China Suzhou attractions, The Grand Canal introduced.

About Us | Contact Us
Tel: 86-773-2851898

The Grand Canal

The Grand Canal of China, also known as the Beijing-Hangzhou Grand Canal is the longest ancient canal or artificial river in the world. It passes through the cities of Beijing and Tianjin and the provinces of Hebei, Shandong, Jiangsu and Zhejiang. The oldest parts of the canal date back to the 5th century BC, although the various sections were finally combined into one during the Sui Dynasty (581–618 AD).

The total length of the Grand Canal is roughly 1,770 km (1,114 miles). Its greatest height is reached in the mountains of Shandong, at a summit of roughly 42 m (138 ft); ships traveling in canals of China did not have trouble reaching higher elevations after the 10th century, when the pound lock was invented in Song Dynasty China.[2] The canal's size and grandeur had won for it the admiration of many throughout history, including the Japanese monk Ennin (794–864), the Persian historian Rashid al-Din (1247–1318), and the Korean official Choe Bu (1454–1504).

Historically, periodic flooding of the adjacent Yellow River threatened the safety and functioning of the canal. On some occasions, such as times of war, the high dikes of the Yellow River were deliberately broken in order to flood advancing enemy troops. Yet this ultimately caused disaster and prolonged economic hardships. Despite temporary periods of desolation and disuse, the Grand Canal fomented an indigenous and growing economic market of China's urban centers throughout the ages since the Sui.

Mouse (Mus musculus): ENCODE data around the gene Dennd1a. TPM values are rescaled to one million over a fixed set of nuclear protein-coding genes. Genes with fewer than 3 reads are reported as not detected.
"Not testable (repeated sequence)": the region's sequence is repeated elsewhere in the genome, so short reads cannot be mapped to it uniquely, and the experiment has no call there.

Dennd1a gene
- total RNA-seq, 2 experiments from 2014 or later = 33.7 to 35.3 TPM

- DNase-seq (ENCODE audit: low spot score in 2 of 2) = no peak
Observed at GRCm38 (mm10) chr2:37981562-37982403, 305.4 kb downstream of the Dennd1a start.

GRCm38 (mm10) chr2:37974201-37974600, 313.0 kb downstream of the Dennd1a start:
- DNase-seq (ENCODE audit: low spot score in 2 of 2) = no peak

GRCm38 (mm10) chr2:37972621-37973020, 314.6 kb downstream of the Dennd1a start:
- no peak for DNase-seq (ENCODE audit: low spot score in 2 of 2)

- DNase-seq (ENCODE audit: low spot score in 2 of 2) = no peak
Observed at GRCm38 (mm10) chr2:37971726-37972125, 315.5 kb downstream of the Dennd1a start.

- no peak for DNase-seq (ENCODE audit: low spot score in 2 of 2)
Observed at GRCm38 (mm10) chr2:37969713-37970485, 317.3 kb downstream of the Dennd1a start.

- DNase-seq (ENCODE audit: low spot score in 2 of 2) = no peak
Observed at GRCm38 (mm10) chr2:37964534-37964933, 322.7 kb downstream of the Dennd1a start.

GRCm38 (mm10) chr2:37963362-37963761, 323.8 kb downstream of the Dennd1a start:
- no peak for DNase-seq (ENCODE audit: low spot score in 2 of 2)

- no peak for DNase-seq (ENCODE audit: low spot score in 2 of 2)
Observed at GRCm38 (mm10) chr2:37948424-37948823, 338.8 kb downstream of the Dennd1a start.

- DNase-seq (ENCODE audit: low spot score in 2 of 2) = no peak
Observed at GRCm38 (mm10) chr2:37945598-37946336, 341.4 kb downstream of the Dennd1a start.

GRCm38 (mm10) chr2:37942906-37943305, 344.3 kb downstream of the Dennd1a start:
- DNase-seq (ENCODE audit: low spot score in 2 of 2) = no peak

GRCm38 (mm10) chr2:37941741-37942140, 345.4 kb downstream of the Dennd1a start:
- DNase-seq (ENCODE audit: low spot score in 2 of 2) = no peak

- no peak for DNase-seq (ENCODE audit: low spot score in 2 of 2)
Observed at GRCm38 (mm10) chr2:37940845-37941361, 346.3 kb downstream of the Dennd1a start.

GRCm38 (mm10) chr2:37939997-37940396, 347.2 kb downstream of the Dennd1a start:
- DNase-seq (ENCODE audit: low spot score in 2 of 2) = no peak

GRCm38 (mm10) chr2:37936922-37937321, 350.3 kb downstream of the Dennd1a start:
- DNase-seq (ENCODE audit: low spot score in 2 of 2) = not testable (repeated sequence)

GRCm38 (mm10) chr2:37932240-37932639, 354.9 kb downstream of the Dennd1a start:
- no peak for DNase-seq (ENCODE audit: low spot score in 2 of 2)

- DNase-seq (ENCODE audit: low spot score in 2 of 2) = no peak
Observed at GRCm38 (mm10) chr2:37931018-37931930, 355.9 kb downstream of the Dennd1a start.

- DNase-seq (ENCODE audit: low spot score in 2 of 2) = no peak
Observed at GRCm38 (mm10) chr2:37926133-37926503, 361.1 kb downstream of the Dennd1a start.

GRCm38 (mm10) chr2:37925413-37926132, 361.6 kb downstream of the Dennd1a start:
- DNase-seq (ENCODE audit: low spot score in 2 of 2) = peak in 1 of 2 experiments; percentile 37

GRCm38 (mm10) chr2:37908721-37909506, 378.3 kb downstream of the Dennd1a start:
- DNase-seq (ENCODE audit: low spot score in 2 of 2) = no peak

Jiangnan Canal


The Jiangnan Canal This southernmost section of the canal runs from Hangzhou in Zhejiang, where the canal connects with the Qiantang River, to Zhenjiang in Jiangsu, where it meets the Yangtze. After leaving Hangzhou the canal passes around the eastern border of Lake Tai, through the major cities of Jiaxing, Suzhou, Wuxi and Changzhou before reaching Zhenjiang. The Jiangnan (or ‘South of the Yangtze’) Canal is very heavily used by barge traffic bringing coal and construction materials to the booming delta. It is generally a minimum of 100 metres wide in the congested city centres, and often two or three times this width in the countryside beyond. In recent years, broad bypass canals have been dug around the major cities to reduce ‘traffic jams’.